I tried to collimate the secondary mirror, the stars would look OK in the middle but at the edges they are a mess.

I think I need to adjust the primary mirror.

This scares me. I watched a bunch of videos. They are not that helpful.

The guys obviously know what they are doing but they cannot express themselves clearly.

 

Below is an image of defocused stars.

Any suggestions on how to fix this?

Thank you very much!

 

attachicon.gifM_101-stars-collim_Light_40_secs_006-St.jpg

The edges just look weird because of slight vignetting of the light cone, which i expect is normal - i get exactly the same thing with my newt out of focus. This just looks like collimation is off. No reason at all to invoke or suspect tilt.

 

I am not sure why a shorter exposure would make a deference. It depends on gain, etc.

I think, my first image does tell the story. I just don't understand why such a big misalignment after not too much action.

short exposure eliminates tracking errors which can confuse things. Its a very good idea.

 

does seem odd, but theres no question youve a collimation issue.

 

It'll be fine. Be cool!


Edited by happylimpet, 24 June 2022 - 05:38 AM.

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#10 Tapio

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Posted 24 June 2022 - 05:43 AM

I am not sure why a shorter exposure would make a deference. It depends on gain, etc.

I think, my first image does tell the story. I just don't understand why such a big misalignment after not too much action.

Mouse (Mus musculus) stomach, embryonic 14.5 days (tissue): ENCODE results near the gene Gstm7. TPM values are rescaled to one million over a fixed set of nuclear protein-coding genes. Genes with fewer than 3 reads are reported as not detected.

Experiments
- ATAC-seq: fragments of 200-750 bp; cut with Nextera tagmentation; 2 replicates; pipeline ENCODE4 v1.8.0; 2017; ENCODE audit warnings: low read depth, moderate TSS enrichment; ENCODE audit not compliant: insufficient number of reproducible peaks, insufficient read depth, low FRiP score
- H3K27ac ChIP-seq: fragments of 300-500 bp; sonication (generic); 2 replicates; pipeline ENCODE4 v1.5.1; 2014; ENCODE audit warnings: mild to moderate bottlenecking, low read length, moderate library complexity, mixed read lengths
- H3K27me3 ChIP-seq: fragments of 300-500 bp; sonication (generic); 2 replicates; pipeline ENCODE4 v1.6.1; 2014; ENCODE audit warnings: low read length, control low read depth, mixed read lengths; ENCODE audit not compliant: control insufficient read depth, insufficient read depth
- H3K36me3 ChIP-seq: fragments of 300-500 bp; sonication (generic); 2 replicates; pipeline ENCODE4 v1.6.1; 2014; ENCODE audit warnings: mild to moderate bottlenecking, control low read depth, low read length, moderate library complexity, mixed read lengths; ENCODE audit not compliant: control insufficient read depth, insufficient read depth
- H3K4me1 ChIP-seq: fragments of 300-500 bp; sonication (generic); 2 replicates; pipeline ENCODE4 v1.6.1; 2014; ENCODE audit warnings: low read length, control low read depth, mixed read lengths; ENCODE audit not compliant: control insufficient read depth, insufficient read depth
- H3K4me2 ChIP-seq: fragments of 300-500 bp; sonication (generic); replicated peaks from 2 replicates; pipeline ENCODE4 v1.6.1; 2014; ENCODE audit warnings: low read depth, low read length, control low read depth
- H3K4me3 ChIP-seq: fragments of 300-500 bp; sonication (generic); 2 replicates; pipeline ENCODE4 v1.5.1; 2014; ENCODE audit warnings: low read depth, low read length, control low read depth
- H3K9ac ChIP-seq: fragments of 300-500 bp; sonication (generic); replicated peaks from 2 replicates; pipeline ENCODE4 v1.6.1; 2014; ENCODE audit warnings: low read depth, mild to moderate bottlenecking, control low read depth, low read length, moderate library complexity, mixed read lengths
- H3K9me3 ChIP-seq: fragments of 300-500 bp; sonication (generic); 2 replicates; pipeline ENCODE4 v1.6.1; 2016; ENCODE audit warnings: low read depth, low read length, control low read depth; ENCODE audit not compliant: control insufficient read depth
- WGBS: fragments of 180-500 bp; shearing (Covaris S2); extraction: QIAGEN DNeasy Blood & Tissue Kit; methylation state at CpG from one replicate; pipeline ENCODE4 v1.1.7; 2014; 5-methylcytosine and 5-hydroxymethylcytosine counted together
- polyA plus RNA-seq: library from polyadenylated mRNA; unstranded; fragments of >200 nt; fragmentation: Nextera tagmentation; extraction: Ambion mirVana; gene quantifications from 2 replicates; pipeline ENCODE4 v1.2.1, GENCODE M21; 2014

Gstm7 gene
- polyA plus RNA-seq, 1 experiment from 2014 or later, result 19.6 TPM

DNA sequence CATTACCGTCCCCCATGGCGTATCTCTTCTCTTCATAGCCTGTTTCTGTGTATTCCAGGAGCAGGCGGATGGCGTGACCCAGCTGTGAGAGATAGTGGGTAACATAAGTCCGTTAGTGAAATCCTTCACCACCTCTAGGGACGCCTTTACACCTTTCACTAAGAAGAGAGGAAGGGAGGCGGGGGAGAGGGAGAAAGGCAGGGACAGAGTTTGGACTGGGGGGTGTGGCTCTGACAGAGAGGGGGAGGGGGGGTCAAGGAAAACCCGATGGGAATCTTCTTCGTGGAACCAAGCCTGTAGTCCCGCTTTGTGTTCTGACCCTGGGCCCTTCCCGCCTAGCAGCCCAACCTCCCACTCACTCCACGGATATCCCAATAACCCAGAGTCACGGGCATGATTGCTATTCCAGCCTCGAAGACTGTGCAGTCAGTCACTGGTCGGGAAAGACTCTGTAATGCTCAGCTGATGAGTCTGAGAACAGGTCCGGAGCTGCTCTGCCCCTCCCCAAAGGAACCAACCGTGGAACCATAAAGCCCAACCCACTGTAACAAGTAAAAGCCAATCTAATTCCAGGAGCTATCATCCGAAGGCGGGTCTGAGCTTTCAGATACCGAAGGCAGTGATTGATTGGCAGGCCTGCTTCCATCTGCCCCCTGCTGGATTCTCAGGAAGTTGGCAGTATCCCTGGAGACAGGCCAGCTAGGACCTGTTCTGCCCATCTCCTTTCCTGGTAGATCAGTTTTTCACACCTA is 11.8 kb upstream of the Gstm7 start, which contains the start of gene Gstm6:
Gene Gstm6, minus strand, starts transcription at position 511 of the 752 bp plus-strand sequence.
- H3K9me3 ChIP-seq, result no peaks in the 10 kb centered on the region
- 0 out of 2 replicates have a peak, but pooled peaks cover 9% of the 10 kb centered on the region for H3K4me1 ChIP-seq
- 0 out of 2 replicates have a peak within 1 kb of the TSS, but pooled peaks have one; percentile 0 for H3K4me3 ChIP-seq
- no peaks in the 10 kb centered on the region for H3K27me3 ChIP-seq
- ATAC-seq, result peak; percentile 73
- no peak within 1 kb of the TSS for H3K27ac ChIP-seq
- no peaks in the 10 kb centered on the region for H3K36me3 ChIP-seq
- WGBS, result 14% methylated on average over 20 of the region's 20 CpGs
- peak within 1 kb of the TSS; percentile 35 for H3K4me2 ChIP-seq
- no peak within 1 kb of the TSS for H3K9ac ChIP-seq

40 second exposure could exhibit tracking issue (if no guiding).

 

First image tells more, yes.



#11 Paradoxdb3

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Posted 24 June 2022 - 07:06 AM

I know nothing of RCs, but are they supposed to be completely flat and coma corrected? Because the stars in your image look normal for most mirrors. But like I said, I know nothing of RCs.

#12 VincenzoZito

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Posted 24 June 2022 - 07:26 AM

Sorry for the triviality your RC is out of collimation, this shows your first image. The stars are not in place in the middle, only after that do you worry about possible tilt.



#13 jgraham

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Posted 24 June 2022 - 08:14 AM

RCs are coma corrected, but not flat. Ritchey used curved plates on his RC. I use a Baader Mk III MPCC on my RC8 and it does a great job cleaning up the little bit of field curvature. That may not be exactly what it is doing, but my field looks fantastic with a full frame camera. As for the above... it doesn't look too bad. The secondary is a tad out of collimation and I'd fix that first. Also, carefully reach in and make sure that your baffle is snug. Mine was loose and wouldn't hold collimation. Now all is well. Once the secondary is zeroed in check the field and see if you can live with any residuals. Perfection can be a slippery slope.

Enjoy!
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#14 fewayne

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Posted 24 June 2022 - 12:57 PM

There are probably as many ways to collimate RCs as there are RC owners...

 

Don't be afraid to adjust your primary if you have reason to believe that it's out of whack. Best way to determine that is with a star test. If a star in/near the center of the field is showing coma, that's indicative of primary misalignment. There are a couple of ways to determine that -- the simplest is to put in an eyepiece and look. There are also software aids like Metaguide (free) and SkyWave (expensive) if you have a Windows machine you can connect to the scope.

 

You can always un-adjust what you've adjusted; you may want to keep a log. It rarely takes very much.